Unveiling a Hidden Treasure: Freda Robertshaw’s Masterpiece Found in Blue Mountains Dwelling, Set for National Gallery Display
In a tale of unexpected artistic revelation, Tracy Nickl stumbled upon an intimate connection to the Australian art world within the confines of his grandparents’ dwelling. Nestled behind the Christmas tree, an unassuming artwork depicted a scene of Australian nature, capturing a group of individuals attiring themselves after a bush swim.
Little did Nickl comprehend that this unassuming piece, titled “The Bushwalkers,” was the creation of none other than pioneering Sydney artist Freda Robertshaw, an eminent figure in Australia’s artistic heritage. This unsuspected gem, which had silently adorned his grandparents’ abode for generations, had now morphed into a million-dollar masterpiece.
Nickl recollected, “My grandfather held a penchant for collecting art, particularly the works of Australian artists, and he took great interest in knowing the creators behind each piece.” The artwork had been a constant presence within the household, an immutable witness to the passage of time across generations. It wasn’t until recent events necessitated the clearing of his grandparents’ estate, following the passing of his father, that the significance of the painting came to light.
Recognizing the value that his grandfather placed on quality possessions, Nickl decided to seek the expertise of a connoisseur before parting with the cherished collection. Fortuitously, the renowned Australian painter Ben Quilty was a patron of Nickl’s patisserie in the picturesque New South Wales Southern Highlands.
Quilty recounted the unexpected encounter, stating, “When Tracy visited my studio, seeking assistance in appraising his grandfather’s art collection before potentially consigning it to a thrift store, I reluctantly agreed.” Among the plethora of artworks numbering seventy, one stood out: “The Bushwalkers.” As a valuer conveyed the staggering revelation over the phone a valuation bordering on a million dollars Quilty was overcome with emotion, acknowledging the profound legacy of Freda Robertshaw and the Nickl family.
Subsequently, Quilty contacted an art dealer who swiftly extended an offer of $600,000 for the artwork. The decision lay with Nickl, who, swayed by Quilty’s advice, deliberated whether to partake in an auction, potentially garnering an even higher sum.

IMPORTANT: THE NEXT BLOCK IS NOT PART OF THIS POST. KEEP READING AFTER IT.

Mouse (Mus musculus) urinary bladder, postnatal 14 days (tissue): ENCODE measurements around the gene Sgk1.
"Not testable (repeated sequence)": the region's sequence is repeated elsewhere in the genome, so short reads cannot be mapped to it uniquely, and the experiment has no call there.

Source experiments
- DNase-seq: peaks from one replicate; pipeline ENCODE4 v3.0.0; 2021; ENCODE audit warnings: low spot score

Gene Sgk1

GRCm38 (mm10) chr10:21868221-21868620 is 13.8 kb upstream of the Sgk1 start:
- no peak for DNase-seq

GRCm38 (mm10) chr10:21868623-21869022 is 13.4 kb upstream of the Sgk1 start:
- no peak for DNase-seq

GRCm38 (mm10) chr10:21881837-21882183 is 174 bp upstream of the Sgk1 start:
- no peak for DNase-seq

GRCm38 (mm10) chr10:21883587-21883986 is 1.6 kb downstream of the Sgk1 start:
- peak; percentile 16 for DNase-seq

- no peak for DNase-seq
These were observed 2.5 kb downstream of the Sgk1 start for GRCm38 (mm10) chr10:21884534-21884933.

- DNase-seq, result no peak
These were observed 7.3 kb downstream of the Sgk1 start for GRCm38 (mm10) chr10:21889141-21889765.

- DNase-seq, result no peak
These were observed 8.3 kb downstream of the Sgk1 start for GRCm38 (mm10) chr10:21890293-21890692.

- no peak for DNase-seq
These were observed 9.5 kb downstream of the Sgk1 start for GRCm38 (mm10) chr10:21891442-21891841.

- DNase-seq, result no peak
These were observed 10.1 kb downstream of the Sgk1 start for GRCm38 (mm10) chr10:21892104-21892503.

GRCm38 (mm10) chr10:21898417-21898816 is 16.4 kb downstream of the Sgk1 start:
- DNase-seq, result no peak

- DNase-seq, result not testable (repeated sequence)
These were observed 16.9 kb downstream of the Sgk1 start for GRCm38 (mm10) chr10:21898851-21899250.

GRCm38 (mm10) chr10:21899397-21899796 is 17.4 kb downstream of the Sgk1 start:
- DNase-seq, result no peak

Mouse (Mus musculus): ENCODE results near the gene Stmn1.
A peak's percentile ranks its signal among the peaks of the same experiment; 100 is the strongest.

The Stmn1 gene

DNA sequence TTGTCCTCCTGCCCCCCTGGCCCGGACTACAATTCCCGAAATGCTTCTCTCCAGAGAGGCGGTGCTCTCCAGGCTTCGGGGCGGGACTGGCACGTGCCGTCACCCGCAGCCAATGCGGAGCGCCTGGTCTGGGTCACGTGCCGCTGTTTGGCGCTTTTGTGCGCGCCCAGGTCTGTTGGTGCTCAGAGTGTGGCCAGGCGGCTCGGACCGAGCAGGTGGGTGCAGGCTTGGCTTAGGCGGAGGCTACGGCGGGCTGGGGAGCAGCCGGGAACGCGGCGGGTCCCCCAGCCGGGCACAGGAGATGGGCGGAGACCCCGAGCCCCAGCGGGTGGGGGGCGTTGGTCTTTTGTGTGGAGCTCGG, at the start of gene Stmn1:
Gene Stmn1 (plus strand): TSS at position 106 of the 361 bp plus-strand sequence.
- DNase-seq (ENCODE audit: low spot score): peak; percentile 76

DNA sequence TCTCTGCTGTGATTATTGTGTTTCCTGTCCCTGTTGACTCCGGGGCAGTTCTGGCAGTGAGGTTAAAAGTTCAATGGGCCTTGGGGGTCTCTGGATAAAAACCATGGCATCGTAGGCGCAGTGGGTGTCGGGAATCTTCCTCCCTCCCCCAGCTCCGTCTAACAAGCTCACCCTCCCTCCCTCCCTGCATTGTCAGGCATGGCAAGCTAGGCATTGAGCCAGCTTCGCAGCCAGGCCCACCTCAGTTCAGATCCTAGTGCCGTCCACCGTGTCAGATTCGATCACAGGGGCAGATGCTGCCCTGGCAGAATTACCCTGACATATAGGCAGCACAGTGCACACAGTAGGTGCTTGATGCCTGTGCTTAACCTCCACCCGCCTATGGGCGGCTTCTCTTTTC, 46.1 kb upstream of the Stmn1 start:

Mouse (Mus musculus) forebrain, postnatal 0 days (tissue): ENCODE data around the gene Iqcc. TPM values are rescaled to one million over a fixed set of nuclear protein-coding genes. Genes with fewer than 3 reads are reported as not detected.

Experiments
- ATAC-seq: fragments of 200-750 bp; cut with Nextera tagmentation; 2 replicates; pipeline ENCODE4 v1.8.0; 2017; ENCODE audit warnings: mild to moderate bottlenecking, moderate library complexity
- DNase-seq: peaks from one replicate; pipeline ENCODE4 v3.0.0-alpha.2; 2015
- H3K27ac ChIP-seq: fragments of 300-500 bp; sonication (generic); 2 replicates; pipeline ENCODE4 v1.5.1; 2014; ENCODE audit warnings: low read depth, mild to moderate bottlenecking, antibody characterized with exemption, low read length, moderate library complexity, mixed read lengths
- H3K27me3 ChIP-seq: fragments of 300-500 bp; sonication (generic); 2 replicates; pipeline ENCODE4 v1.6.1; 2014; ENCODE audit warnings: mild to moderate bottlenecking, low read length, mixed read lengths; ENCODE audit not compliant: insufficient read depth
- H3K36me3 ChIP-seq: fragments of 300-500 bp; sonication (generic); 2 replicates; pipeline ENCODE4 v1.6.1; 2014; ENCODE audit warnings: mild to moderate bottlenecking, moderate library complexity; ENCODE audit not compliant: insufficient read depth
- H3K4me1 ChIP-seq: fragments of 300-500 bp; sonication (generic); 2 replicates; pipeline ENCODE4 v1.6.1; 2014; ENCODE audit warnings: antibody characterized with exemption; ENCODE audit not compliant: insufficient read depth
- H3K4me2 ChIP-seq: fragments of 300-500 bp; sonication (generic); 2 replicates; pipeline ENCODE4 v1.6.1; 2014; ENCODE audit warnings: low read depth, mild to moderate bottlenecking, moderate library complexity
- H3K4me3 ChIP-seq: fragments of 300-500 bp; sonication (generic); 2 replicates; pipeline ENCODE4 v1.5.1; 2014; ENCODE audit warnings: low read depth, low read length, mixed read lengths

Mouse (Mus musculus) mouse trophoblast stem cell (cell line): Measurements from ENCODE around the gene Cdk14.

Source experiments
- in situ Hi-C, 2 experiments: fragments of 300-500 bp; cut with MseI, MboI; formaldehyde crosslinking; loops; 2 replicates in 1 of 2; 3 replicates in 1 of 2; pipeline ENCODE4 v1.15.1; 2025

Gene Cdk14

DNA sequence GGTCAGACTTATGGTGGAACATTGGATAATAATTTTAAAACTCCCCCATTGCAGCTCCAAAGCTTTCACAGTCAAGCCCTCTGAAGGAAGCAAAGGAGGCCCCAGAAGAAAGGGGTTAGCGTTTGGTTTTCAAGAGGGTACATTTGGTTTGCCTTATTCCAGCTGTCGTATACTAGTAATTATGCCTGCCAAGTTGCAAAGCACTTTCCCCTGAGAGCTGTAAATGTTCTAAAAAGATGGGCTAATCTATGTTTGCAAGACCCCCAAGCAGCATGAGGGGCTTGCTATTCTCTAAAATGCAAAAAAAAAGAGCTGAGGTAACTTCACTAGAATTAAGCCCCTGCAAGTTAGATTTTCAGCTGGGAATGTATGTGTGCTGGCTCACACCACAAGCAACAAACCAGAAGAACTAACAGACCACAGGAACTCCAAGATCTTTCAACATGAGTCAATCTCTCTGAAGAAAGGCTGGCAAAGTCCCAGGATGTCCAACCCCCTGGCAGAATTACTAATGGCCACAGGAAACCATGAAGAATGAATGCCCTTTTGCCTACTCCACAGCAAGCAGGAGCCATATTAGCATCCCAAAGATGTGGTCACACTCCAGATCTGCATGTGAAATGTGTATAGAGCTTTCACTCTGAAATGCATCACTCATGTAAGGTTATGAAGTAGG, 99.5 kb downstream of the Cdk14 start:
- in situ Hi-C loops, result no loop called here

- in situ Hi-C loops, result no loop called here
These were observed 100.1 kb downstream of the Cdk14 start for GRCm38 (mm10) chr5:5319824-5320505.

Ultimately, the Nickl family opted to bestow the artwork to the National Gallery of Australia, situated in Canberra, instead of pursuing a private sale. Nickl elucidated, “For me, the rightful place for this masterpiece is within the public realm. Were we to sell it privately, it might find its way into the hands of a singular affluent individual, forever hidden from public view a fate my grandfather would certainly disapprove of.”
A meeting transpired between the Nickl family and Nick Mitzevich, Director of the National Gallery of Australia, solidifying the arrangement. A stipulation was established: “The Bushwalkers” must be exhibited in perpetuity, an unceasing tribute to its creator and the Nickl family’s legacy. Mr. Mitzevich, in addition, proposed the inclusion of the artwork in a roving exhibition, thereby disseminating its artistic resonance across diverse locales.
In a closing sentiment that encapsulates the essence of this narrative, Nickl affirmed, “The enduring legacy of my grandparents transcends monetary worth. It’s about preserving and sharing a piece of our cultural heritage.” With the curtain rising on a new chapter in “The Bushwalkers” journey, its significance will continue to reverberate through the hallowed halls of the National Gallery, honoring both the artist’s vision and the Nickl family’s unwavering commitment to artistic preservation.